By the end of our date, I had a gut feeling that this wasn’t going to be a love connection. However, I wanted to give Jane the benefit of the doubt. Many people drink as a means of easing social anxiety, and first dates are terribly anxiety producing. But, one night, soon after our date, Jane sent me a slew of drunk text messages that got increasingly confrontational. Jane was upset that I wasn’t responding to her messages in a timely enough fashion (even though I was at an AA meeting and celebrating the sober anniversary of one of my pals). I sat there reading the messages, not knowing how to respond. I was dead ass sober to the core, and she was trying to define the nature of our relationship via drunk texts. The following day, Jane sent me another round of back-to-back text messages, this time apologizing for her intoxicated badgering. I had to move on…

Several failed dates later, a sober friend decided to play matchmaker and suggested that I date one of her “normie” friends, who I will call “Linda.” Even though Linda and I had absolutely nothing in common, I was still hopeful. After all, I didn’t meet Linda in a bar, she wasn’t in the rooms, and many people meet their significant others through mutual friends. Linda suggested that we connect for a lunch date. She lived in the suburbs, so I borrowed a car to pick her up. As we drove through her town, she asked me to turn into a parking lot, which led to a Wendy’s drive-through. Linda instructed me to pull up to the drive-through window and said, “Order anything you want.” I proceeded to eat my mandarin orange chicken salad overlooking a gas station and cramped in the front seat of the borrowed car. That is the absolute perfect date in some situations. But for a “getting to know you” date, this wasn’t my jam.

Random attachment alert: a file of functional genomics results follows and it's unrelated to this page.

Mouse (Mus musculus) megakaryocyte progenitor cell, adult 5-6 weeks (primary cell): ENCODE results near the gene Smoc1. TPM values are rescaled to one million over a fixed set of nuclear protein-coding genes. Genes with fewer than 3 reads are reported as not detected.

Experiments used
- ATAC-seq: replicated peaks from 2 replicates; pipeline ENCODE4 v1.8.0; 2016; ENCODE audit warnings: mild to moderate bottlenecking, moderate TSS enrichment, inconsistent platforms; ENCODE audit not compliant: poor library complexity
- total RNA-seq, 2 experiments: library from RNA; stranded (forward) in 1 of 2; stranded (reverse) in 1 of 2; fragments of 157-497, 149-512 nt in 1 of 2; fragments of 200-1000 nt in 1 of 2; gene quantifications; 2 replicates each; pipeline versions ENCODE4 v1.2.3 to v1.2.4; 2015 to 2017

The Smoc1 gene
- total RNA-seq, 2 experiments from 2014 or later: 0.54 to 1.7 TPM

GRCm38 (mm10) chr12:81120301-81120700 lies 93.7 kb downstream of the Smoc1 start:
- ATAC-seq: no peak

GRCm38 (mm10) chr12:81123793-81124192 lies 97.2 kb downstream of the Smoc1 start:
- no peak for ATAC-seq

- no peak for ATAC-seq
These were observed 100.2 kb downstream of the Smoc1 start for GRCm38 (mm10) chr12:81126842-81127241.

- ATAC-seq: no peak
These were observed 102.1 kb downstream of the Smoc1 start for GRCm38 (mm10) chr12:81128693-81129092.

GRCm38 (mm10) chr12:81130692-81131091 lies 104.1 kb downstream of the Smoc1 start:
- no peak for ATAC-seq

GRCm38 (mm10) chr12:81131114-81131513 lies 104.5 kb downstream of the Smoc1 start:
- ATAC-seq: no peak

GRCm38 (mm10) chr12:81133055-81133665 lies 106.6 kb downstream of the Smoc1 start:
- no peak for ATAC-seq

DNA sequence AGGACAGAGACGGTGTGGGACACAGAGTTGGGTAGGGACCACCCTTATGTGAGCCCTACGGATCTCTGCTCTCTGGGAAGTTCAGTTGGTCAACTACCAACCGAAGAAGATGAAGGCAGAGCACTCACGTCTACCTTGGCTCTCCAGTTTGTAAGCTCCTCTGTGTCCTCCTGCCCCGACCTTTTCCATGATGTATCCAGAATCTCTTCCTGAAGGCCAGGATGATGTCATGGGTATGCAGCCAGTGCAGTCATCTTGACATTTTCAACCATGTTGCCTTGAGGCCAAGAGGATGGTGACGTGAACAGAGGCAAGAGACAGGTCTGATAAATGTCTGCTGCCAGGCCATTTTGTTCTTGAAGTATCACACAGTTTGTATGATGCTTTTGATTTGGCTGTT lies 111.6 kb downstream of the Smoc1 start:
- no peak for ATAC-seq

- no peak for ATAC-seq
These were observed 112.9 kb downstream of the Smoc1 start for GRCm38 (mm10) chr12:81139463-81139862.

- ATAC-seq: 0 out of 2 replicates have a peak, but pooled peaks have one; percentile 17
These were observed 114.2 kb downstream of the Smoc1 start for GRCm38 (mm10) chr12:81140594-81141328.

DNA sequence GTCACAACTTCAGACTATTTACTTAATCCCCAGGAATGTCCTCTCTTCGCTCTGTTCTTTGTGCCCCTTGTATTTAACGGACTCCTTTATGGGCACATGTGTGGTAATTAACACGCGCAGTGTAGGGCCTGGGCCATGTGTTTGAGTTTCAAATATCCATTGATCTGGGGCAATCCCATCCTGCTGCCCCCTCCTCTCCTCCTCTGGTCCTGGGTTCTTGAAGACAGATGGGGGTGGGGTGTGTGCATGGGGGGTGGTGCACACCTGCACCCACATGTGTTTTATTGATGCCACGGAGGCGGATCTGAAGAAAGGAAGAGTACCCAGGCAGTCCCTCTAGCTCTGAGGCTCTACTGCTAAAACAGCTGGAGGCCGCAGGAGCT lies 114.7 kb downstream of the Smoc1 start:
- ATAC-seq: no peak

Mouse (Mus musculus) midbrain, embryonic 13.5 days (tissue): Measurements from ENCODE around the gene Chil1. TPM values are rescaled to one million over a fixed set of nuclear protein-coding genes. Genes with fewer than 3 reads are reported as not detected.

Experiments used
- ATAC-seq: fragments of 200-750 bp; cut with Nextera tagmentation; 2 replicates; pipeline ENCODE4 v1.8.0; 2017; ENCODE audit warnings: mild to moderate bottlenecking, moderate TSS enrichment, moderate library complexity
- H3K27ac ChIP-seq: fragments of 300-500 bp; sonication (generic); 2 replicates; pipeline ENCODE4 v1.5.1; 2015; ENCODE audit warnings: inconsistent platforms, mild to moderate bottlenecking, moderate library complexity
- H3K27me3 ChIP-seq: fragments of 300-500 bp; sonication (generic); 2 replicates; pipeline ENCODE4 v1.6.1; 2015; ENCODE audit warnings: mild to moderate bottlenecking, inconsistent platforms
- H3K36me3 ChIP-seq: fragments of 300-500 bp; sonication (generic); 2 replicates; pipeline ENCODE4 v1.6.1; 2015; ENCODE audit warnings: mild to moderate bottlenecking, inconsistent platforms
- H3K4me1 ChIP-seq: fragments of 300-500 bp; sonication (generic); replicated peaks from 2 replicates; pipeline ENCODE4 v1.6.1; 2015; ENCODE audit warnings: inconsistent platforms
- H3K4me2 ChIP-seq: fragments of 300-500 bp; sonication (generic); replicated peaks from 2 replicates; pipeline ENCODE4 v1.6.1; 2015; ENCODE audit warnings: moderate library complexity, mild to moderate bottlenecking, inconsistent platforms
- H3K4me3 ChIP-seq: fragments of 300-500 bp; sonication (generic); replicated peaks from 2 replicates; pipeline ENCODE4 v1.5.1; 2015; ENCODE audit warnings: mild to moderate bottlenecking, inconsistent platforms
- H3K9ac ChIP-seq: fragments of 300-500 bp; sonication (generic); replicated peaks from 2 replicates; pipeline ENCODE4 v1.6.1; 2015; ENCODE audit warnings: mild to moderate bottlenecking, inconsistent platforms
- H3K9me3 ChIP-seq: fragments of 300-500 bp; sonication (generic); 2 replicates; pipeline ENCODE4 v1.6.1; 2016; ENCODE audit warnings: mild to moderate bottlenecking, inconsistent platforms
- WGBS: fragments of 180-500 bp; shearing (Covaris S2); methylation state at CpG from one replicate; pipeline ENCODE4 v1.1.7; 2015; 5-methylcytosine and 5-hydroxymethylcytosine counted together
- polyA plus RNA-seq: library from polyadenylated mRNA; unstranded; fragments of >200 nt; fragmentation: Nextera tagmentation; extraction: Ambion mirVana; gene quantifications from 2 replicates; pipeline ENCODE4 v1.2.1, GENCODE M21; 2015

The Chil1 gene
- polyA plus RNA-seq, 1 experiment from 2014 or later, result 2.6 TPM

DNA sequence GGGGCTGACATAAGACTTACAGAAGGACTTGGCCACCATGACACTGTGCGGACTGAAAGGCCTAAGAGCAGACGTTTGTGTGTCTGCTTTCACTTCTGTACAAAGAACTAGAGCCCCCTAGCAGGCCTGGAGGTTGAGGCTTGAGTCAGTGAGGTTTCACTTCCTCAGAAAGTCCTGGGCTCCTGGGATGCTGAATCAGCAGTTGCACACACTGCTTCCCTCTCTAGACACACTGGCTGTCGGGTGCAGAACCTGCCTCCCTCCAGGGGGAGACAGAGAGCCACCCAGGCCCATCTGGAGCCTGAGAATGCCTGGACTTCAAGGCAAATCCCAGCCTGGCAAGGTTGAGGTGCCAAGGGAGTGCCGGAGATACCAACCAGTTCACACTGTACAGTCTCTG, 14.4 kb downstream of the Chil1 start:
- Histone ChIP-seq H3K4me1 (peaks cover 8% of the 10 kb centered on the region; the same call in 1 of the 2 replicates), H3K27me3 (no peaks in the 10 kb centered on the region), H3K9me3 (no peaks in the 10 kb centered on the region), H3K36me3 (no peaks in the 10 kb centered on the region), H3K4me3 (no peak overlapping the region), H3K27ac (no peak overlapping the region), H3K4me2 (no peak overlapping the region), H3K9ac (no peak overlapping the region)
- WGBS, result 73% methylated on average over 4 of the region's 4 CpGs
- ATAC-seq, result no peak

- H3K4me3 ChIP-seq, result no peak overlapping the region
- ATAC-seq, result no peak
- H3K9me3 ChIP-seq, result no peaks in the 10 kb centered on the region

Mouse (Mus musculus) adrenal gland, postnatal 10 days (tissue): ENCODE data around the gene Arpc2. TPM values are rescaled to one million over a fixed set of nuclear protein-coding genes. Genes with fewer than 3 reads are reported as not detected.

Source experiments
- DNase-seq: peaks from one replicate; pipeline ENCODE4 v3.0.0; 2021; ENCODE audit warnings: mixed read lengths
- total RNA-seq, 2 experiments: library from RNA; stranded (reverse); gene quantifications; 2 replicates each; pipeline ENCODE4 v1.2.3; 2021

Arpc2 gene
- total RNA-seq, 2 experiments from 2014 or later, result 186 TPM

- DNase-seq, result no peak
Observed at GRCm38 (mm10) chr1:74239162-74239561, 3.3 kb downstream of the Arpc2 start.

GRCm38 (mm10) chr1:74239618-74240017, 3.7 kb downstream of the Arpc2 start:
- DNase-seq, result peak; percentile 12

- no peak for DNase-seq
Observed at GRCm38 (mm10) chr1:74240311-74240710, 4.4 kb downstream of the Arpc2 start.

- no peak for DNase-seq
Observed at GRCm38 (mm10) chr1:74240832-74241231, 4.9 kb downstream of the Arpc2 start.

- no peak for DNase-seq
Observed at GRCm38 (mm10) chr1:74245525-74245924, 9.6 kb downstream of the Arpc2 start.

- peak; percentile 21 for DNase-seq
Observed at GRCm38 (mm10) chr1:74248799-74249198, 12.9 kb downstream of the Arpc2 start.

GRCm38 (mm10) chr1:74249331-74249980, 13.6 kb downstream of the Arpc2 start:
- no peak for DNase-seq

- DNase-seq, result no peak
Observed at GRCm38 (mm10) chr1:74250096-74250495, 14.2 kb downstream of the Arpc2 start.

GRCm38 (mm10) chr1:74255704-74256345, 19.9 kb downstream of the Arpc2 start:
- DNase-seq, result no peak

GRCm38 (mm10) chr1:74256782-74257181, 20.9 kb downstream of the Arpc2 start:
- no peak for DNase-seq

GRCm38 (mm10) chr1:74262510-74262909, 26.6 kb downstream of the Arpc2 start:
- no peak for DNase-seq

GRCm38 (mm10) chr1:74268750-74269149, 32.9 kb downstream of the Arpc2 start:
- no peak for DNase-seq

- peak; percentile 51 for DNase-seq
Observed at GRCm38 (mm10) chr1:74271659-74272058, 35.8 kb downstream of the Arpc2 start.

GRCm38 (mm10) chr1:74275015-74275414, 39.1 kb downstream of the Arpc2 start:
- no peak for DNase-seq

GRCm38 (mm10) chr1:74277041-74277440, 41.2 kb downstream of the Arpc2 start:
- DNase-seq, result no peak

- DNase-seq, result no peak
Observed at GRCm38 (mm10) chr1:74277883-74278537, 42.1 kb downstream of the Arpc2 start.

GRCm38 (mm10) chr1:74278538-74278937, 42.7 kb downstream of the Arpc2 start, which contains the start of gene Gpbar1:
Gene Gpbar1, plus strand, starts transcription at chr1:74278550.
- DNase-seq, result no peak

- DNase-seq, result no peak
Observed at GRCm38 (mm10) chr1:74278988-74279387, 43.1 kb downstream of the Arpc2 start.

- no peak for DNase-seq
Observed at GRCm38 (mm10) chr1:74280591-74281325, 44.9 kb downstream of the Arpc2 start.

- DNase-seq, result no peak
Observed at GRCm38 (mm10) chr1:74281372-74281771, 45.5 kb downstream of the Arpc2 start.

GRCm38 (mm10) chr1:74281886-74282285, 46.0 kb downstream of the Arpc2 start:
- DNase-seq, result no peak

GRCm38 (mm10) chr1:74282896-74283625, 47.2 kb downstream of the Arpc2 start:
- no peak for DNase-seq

via via Teen

via Teen

Fast forward to my current fiancé. Many more dates after the Wendy’s incident, I met my lovely gal (who I will call “Bestest”) through one of my co-workers. By that time, I had lost hope, but thought Bestest was hot. I figured that I’d least shoot for the hookup and asked her out for dinner. Hours into the date, I realized I was in big trouble: I was already digging this woman A LOT! We went on several subsequent dates and I noticed that she rarely drank and was totally up for alcohol-free adventures. We held hands on the ferris wheel at Coney Island. We danced at an underground nightclub where one of my favorite DJs was spinning old-school soul on vinyl. We attended Yankees games, operas, and drag performances – all sans liquor. And the best part was she never questioned why I didn’t drink! Still, I didn’t have the guts to tell her that I was a recovering addict. I figured she’d run the other way. One day, we were sitting in a coffee shop, mad vibing, and I realized that I had to come out. It went something like this:

Me: I really like you a lot, but I have to come clean about something.

Her: [Look of horror] Okaaaaaaaaaaaaay.

Me: I’m a sober, recovering alcoholic. I do not drink and am working to never drink again in my lifetime.

Her: Oh, whew. I thought it was something else. THANK GOD! I’m totally cool with that. I hate drinking and would only drink on rare occasions because I felt like I had to fit in. Now, I can have a sober partner in crime. Tell me more…

FIVE AND A HALF YEARS LATER: me and my bae: